The other week, Caty posted here about the Canadian debate over whether or not beer should be labeled as containing gluten.

I side with those of you who commented: better safe than sorry. Even if most of us know that beer is not safe for people with celiac disease – there are always newly diagnosed people who might not be so sure. Why take the risk?

Painted labels like these went a long way towards the beer industry's victory


As for the argument that it’s like requiring ketchup to have a “Contains Tomatoes” warning – well, to-go coffee cups have a “Hot Contents” warning, so why not?

Unfortunately, the powers that be didn’t agree with us. The Canadian beer industry has won the fight – for now.

Ottowa’s Globe and Mail has a solid article on the outcome of the great Candian gluten-free beer-labeling debate.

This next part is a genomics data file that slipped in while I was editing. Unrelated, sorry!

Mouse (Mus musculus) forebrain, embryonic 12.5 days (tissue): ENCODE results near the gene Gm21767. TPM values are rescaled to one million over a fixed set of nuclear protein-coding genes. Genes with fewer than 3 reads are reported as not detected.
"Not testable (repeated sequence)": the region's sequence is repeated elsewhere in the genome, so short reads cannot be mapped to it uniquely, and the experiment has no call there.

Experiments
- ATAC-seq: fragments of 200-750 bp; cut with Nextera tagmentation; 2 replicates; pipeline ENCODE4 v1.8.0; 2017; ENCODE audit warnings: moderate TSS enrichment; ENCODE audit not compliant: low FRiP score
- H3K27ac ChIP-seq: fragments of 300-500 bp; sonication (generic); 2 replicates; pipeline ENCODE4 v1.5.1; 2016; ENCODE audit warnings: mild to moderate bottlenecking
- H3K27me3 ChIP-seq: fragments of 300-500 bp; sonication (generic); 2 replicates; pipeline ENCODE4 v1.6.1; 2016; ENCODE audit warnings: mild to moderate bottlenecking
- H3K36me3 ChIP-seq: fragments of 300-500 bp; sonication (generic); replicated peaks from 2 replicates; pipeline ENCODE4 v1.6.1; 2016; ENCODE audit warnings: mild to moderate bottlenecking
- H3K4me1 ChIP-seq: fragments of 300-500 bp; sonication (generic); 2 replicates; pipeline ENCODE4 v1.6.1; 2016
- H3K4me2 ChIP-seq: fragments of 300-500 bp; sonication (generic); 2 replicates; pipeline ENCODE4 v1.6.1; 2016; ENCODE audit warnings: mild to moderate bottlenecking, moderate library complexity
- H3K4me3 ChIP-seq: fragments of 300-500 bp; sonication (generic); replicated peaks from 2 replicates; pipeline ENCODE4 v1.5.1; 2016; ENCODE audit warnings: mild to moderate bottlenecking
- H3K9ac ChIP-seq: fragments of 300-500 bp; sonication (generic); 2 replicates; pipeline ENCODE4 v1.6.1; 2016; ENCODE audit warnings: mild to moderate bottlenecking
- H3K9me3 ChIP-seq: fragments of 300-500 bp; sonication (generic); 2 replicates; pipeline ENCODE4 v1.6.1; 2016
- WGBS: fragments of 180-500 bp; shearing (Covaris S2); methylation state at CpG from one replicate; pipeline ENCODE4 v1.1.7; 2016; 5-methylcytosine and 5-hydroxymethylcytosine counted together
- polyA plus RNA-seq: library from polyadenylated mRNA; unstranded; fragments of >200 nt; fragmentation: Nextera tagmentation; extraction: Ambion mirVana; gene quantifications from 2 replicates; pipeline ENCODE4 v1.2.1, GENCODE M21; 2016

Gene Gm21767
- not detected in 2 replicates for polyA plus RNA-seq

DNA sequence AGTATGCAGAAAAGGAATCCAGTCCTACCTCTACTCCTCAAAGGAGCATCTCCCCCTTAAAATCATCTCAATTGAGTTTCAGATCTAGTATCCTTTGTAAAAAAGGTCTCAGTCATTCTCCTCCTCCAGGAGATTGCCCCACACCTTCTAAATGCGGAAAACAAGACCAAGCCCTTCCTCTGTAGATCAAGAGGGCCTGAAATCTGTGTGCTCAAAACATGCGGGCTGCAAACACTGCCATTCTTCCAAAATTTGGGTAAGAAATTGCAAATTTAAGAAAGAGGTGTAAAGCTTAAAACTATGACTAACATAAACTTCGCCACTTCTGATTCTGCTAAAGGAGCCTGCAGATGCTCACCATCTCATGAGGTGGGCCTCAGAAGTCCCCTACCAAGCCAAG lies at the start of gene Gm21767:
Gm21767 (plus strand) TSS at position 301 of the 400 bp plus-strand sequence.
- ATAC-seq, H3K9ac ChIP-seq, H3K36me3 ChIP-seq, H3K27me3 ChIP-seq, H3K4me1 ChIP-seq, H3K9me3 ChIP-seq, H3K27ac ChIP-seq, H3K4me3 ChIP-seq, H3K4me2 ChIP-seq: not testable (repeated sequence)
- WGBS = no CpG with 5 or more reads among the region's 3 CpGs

Essentially, what it boils down to is this: Canada has enacted some really great, really thorough labeling laws. They will benefit not only celiacs, but people who avoid eggs, fish, and other allergens – whether by choice or because they need to for health.

These laws will not extend to the beer industry. Their lobby was able to convince lawmakers that the burden on small brewers would be unreasonable, especially since (and I’m paraphrasing here) ‘people totally know that beer is made from barley, and barley contains gluten’.

Given that people totally know that whiskey is made from wheat, but whiskey is gluten-free, I’d say this argument holds no water (or any other beverage for that matter).

Celiacs aren’t the only ones who are up in arms about this. An article on Yahoo! Canada explains that many alcoholic beverages are filtered or refined via eggs or fish, and these ingredients are also subject to the new labeling laws (or lack thereof). If you’re curious about these hidden ingredients, you can check out Barnivore.com, a website that lists vegan-friendly alcohols.

What are your thoughts on Canada’s labeling decision?